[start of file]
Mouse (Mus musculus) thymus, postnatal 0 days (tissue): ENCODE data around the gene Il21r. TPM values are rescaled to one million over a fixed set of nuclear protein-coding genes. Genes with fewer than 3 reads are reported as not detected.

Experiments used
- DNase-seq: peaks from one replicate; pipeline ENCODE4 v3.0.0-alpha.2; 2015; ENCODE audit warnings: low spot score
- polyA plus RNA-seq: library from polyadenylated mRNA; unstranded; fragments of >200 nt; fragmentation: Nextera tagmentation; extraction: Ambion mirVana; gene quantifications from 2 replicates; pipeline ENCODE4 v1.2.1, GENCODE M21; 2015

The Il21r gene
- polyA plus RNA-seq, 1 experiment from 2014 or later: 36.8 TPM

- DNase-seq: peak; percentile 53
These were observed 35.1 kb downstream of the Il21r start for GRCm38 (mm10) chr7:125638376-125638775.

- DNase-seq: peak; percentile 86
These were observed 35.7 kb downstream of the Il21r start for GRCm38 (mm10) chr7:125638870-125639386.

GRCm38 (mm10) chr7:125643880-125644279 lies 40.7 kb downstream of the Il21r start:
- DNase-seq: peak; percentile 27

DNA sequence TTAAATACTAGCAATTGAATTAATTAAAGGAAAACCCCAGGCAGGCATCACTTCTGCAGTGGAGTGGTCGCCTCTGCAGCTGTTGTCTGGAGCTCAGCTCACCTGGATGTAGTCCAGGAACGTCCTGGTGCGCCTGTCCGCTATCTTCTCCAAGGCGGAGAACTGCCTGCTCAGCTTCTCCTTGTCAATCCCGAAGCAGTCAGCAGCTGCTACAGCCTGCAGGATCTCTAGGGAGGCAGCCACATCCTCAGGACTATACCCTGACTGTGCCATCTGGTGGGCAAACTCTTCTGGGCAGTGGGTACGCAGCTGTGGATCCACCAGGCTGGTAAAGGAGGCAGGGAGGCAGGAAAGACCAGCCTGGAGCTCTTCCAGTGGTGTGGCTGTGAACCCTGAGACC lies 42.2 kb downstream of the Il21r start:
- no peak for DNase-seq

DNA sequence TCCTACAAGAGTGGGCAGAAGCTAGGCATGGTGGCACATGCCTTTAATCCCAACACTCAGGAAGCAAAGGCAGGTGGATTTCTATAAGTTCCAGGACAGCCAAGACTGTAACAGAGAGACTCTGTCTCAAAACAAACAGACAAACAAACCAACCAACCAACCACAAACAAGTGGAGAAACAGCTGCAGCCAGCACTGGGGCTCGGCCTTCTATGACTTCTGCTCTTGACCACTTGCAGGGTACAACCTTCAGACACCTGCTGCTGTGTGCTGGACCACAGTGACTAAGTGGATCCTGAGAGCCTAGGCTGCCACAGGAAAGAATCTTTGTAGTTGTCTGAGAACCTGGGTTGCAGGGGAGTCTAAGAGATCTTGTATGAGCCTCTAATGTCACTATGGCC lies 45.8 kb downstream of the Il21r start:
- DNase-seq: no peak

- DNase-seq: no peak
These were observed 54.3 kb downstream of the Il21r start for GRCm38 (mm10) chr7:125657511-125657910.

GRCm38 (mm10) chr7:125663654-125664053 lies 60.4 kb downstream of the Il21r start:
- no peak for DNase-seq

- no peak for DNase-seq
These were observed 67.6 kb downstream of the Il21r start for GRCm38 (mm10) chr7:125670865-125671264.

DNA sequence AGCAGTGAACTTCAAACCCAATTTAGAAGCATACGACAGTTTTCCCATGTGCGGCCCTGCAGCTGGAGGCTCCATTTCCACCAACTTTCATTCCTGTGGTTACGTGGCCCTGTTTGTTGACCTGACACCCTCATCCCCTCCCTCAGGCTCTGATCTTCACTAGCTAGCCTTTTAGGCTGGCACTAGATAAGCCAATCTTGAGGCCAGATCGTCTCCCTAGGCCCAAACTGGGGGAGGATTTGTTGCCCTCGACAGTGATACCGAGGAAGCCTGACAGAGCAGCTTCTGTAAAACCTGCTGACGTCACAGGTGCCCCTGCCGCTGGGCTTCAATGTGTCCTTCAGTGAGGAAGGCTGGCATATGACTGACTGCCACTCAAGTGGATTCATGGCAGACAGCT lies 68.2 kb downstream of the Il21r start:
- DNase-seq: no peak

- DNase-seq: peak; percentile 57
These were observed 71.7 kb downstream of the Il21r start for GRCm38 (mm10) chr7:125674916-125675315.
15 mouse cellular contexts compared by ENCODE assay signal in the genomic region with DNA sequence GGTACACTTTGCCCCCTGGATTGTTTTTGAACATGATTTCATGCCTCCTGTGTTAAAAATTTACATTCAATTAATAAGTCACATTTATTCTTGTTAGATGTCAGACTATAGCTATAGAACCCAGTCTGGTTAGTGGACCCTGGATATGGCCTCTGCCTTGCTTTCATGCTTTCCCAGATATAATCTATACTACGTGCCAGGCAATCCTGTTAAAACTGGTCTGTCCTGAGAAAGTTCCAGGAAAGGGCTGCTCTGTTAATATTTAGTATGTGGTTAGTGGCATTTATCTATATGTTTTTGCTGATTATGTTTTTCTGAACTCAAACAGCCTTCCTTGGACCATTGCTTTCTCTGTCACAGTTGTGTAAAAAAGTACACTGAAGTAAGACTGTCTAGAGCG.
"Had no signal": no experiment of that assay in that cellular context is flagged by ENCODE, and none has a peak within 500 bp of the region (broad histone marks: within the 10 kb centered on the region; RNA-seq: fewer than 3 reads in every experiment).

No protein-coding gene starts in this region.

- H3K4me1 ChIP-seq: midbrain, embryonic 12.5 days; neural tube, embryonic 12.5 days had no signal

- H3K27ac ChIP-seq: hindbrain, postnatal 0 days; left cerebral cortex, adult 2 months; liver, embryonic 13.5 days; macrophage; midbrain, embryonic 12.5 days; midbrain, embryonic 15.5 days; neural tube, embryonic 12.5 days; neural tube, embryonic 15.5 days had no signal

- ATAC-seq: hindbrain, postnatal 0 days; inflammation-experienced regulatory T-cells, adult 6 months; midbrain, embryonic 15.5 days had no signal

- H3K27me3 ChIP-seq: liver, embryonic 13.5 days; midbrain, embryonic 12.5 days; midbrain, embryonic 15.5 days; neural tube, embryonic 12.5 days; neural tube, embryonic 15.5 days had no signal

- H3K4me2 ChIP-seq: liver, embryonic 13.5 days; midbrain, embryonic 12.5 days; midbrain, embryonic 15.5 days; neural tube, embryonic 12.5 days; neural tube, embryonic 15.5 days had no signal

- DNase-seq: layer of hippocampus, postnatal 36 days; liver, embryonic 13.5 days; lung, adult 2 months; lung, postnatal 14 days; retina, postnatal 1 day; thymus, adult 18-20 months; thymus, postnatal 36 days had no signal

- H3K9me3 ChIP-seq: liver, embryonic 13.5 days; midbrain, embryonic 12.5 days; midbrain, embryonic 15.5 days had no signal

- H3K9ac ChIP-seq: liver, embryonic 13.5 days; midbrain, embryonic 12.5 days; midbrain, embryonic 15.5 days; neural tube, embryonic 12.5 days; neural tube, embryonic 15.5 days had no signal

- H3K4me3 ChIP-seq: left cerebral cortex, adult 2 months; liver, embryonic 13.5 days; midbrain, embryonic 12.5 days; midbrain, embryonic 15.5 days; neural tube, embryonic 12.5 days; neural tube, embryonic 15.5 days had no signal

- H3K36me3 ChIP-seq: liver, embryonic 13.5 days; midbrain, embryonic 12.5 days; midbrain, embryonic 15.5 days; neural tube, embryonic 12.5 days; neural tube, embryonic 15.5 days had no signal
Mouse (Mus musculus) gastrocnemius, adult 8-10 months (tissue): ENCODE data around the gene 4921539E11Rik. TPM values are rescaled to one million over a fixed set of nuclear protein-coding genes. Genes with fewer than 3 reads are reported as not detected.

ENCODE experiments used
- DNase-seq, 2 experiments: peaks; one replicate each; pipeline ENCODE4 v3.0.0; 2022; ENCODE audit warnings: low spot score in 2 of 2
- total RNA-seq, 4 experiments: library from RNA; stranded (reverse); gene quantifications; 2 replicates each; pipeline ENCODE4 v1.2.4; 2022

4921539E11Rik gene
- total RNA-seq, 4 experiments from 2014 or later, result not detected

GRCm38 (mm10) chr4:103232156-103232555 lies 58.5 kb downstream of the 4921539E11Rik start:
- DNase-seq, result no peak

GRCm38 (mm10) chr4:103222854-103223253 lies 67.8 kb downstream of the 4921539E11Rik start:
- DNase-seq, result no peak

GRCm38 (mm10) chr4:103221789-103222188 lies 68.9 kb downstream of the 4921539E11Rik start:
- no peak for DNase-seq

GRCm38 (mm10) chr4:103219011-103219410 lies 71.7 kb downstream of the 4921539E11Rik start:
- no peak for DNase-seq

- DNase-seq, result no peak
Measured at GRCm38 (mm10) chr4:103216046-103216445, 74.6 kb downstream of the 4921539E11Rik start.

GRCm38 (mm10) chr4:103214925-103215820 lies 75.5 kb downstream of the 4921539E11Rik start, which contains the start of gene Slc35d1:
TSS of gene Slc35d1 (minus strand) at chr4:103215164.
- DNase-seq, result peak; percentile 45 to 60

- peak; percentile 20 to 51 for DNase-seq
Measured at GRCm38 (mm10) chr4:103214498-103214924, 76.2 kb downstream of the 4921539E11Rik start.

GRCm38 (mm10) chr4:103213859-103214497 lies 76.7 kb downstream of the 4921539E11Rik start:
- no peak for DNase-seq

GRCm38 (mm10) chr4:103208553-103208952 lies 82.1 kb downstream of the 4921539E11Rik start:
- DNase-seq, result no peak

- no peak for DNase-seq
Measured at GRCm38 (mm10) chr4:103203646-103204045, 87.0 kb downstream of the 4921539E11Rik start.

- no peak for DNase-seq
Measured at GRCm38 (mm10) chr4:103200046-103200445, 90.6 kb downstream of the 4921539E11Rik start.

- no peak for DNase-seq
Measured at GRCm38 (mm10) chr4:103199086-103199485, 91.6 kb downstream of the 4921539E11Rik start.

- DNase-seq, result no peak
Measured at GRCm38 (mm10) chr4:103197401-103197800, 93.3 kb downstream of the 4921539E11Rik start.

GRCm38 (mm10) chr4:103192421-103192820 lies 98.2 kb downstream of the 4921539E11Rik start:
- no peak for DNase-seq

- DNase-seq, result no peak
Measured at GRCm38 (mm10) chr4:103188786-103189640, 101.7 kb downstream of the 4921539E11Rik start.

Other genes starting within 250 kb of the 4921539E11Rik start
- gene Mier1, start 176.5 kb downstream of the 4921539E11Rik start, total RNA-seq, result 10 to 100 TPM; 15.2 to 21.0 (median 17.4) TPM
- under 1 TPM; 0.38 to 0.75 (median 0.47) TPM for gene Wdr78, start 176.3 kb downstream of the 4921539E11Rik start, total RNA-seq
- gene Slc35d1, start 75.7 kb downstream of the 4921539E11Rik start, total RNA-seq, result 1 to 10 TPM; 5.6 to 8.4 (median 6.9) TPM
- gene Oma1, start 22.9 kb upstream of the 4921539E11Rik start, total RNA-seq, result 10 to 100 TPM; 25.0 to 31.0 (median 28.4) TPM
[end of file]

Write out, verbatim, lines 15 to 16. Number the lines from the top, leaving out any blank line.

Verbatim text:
DNA sequence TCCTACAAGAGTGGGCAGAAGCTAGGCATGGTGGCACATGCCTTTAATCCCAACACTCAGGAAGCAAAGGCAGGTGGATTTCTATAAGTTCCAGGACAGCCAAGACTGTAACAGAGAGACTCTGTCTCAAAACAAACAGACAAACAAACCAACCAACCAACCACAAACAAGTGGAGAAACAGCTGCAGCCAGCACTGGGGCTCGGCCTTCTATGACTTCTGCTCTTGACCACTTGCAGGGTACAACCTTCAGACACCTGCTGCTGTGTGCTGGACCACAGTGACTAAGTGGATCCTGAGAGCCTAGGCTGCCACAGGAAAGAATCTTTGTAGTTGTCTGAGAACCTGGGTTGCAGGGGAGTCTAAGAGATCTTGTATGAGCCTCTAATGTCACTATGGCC lies 45.8 kb downstream of the Il21r start:
- DNase-seq: no peak